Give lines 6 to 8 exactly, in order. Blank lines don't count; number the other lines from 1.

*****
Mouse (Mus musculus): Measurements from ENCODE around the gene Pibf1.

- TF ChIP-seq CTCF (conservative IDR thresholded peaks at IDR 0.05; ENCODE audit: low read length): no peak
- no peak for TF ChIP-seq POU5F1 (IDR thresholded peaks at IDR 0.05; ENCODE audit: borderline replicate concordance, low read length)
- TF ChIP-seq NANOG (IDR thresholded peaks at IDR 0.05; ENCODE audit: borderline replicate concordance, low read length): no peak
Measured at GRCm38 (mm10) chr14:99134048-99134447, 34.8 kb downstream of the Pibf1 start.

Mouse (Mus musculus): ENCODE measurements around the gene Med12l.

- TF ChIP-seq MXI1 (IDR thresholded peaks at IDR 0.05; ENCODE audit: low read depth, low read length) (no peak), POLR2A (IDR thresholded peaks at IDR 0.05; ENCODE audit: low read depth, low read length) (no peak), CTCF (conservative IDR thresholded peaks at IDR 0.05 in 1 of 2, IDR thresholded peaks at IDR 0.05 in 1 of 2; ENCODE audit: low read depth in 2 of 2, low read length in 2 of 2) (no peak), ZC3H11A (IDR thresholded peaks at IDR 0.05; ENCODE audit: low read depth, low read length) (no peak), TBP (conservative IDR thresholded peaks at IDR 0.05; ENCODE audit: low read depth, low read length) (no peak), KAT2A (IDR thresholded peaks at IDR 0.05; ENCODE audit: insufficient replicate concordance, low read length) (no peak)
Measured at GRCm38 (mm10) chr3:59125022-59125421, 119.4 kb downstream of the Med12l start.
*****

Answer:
Mouse (Mus musculus): ENCODE measurements around the gene Med12l.

- TF ChIP-seq MXI1 (IDR thresholded peaks at IDR 0.05; ENCODE audit: low read depth, low read length) (no peak), POLR2A (IDR thresholded peaks at IDR 0.05; ENCODE audit: low read depth, low read length) (no peak), CTCF (conservative IDR thresholded peaks at IDR 0.05 in 1 of 2, IDR thresholded peaks at IDR 0.05 in 1 of 2; ENCODE audit: low read depth in 2 of 2, low read length in 2 of 2) (no peak), ZC3H11A (IDR thresholded peaks at IDR 0.05; ENCODE audit: low read depth, low read length) (no peak), TBP (conservative IDR thresholded peaks at IDR 0.05; ENCODE audit: low read depth, low read length) (no peak), KAT2A (IDR thresholded peaks at IDR 0.05; ENCODE audit: insufficient replicate concordance, low read length) (no peak)
Measured at GRCm38 (mm10) chr3:59125022-59125421, 119.4 kb downstream of the Med12l start.